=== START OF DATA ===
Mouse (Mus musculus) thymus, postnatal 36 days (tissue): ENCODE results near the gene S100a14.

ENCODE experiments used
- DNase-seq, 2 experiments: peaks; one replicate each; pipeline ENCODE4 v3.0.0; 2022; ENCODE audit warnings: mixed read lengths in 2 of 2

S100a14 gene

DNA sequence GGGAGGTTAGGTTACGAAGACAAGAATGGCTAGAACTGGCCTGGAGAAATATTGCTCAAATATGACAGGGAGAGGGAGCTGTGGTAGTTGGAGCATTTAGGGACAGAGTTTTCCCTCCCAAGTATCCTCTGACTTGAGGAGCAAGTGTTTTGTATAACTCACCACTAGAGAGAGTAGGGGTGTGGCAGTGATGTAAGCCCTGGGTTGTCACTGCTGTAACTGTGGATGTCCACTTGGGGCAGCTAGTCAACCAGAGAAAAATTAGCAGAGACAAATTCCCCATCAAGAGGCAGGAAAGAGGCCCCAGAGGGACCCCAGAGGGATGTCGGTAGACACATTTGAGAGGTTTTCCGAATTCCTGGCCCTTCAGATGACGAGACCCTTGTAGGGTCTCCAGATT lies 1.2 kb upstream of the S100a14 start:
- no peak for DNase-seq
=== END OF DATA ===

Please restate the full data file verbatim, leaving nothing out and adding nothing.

Mouse (Mus musculus) thymus, postnatal 36 days (tissue): ENCODE results near the gene S100a14.

ENCODE experiments used
- DNase-seq, 2 experiments: peaks; one replicate each; pipeline ENCODE4 v3.0.0; 2022; ENCODE audit warnings: mixed read lengths in 2 of 2

S100a14 gene

DNA sequence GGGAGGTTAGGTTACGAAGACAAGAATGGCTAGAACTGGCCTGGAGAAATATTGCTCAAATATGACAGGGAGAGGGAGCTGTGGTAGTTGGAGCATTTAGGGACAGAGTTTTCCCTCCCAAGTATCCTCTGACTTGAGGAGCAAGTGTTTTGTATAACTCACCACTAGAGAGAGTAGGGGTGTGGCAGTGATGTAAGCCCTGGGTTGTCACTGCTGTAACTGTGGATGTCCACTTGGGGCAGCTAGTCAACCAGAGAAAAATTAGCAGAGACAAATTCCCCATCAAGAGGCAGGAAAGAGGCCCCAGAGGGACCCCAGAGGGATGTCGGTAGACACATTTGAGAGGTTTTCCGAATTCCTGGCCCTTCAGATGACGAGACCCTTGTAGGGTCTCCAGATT lies 1.2 kb upstream of the S100a14 start:
- no peak for DNase-seq